I’m writing this from paradise, more or less.
Puerto Escondido, on the Pacific coast of the Mexican state of Oaxaca, is banana trees and pale teal water on powdery sands: surfers, wrinkled hippies, vacationing locals, friendly dogs, and sunsets. I’ve met with a particular challenge while here, one with which I’m sure the reader can empathize, no matter if they be in Mexico or Minnesota. In attempting the pinch-me maneuver, the psychic gesture that will make more real the incredible present, that will induce the proper sensation of this-is-happening and of gratitude for a continuously unfolding miracle, one attempts to juxtapose mis-en-scenes; Look at this, one silently admonishes oneself. Two weeks ago, I was in [Phoenix/Beijing/hell]. Now, look at where I am: this is [amazing/depressing/shocking]! But this task—projecting a memory of place onto the present environment so as to observe and appreciate the difference—is fraught. Our brains, for one thing, are ill-equipped for the task. Excerption, one of the primary, automatic, and invisible conditions of consciousness, means that our memories are radically incomplete, or rather, selective. We cannot recall the totality of a moment, much less the full effect of a location, by volition. Yet the proverbial madeleine glows with an inner light of possibility, of significance. It is a portal, a wormhole that tugs at our faculties with such overwhelming insistence as to instantly immerse us in a reconstituted scene from our past. And this motion occurs with such force that it displaces the present moment entirely; this recollection is the same shape and size as our perception, and so we are swept away and into the past, cue ripple effect in the video. We cannot, though, experience the present moment and a relived memory simultaneously; there just isn’t the room.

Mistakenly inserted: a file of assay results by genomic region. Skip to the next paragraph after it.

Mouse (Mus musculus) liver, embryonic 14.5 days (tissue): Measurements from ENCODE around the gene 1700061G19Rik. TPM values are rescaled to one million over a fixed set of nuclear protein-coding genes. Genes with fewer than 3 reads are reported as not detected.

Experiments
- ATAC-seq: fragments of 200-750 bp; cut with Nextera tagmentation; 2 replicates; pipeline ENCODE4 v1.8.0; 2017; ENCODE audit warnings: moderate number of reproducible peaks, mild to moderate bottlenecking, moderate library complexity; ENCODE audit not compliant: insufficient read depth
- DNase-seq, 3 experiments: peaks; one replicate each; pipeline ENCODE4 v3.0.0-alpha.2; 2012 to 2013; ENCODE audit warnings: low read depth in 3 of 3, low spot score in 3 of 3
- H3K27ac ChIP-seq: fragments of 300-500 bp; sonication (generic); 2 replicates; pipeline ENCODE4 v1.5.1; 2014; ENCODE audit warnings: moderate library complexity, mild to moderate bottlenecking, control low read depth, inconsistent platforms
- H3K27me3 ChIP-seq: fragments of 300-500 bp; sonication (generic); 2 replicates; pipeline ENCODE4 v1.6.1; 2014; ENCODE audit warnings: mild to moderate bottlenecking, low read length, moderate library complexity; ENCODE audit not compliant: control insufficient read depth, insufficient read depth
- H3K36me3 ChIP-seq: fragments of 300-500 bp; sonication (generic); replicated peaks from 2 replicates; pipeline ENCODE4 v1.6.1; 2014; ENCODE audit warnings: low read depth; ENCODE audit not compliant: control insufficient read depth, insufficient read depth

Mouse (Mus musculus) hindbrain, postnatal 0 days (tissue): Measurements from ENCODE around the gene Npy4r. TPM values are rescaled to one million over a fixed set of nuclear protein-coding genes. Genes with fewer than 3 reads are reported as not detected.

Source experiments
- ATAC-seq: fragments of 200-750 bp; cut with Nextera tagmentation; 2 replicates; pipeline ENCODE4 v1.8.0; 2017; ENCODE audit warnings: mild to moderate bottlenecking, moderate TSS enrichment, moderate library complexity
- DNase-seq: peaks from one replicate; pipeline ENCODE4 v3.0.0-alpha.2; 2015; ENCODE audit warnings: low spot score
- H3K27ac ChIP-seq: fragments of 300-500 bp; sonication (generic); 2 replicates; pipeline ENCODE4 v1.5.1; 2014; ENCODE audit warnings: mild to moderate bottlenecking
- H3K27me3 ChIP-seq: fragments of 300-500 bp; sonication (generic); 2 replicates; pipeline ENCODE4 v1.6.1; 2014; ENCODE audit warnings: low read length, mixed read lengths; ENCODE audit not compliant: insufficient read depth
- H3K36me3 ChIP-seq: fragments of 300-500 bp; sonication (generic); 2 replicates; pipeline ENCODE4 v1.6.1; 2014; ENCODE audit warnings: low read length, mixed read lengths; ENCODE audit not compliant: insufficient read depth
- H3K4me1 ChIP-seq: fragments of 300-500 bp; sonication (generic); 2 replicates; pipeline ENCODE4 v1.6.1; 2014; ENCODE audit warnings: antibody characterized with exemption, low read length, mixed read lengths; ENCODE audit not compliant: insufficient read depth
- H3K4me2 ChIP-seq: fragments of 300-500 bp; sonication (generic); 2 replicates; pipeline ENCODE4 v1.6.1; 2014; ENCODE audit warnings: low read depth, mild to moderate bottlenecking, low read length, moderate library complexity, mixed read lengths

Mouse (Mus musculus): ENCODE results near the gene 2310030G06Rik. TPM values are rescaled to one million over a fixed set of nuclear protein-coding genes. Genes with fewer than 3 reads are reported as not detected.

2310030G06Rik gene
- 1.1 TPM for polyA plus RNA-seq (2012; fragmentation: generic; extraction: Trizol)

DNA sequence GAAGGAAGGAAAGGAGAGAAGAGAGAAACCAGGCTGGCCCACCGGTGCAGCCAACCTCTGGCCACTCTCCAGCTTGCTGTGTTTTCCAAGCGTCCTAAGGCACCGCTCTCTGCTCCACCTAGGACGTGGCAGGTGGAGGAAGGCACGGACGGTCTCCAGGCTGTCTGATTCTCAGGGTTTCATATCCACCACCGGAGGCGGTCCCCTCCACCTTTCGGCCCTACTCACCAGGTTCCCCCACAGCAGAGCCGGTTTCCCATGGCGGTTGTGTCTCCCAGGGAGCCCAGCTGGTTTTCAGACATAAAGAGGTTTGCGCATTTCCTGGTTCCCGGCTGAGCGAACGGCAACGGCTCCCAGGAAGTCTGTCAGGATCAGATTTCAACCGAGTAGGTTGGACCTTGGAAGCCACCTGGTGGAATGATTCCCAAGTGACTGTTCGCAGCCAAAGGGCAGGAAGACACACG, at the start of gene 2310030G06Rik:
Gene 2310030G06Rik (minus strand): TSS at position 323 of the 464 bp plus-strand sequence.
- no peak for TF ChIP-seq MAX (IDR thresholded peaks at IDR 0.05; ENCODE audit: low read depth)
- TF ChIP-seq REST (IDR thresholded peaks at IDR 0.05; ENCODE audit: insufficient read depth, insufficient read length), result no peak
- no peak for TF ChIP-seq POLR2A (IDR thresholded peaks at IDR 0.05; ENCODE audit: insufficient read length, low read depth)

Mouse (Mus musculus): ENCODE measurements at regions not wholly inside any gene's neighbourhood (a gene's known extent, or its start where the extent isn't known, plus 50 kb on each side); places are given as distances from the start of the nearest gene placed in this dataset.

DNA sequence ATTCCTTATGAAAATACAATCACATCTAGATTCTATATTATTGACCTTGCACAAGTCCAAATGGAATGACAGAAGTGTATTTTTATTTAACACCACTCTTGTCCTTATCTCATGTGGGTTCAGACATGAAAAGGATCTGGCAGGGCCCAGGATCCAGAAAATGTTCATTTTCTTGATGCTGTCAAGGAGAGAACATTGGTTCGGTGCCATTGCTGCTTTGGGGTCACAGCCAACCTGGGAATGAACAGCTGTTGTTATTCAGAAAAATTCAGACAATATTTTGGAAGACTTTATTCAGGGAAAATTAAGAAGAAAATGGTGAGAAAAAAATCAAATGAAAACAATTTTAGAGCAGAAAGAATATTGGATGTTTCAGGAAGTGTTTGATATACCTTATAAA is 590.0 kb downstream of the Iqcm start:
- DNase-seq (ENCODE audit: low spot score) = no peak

Herein lies the problem with our attempted in situ comparison, here lies the challenge to gaining that sought-after perspective in the moment. It is possible to compare two experiences, but to compare a past experience with a presently occurring experience is impossible. It is making a comparison between two incompatible objects: the global and transient totality of the present-moment-experience with the highly excerpted, static, and concentrated object of the memory. Any attempt to simultaneously experience a memory and the present is bound for frustration. It is precisely this frustration for which we are prescribed by the thousands meditation classes and retreats and books. Their advice, if reduced to the title of a paperback, would be Be Here Now. In other words, don’t impose, or attempt to impose, the material of memory onto the material of present experience. Once the present is past, only then can comparisons between experiences obtain.
We reduce memory to a tractable package, one subject to spatial metaphor, the generation of which is our lone faculty enabling comparative understanding. Comparative understanding is an attempt to comprehend our subjective experiences empirically. Because consciously or unconsciously we determine the contours of our memories through selective reduction/excerption, memories can be made compatible with a system of assimilation and comparison. Experience, on the other hand, is unruly. Its contours too great to be fully susceptible to spatial metaphorization, it is either reduced to specifics or experienced without the context of an ostensibly empirical and comparative system of organization; in other words, an unmediated experience. Experience remains stubbornly and proudly subjective; memory is experience’s proxy, a tractable substitute.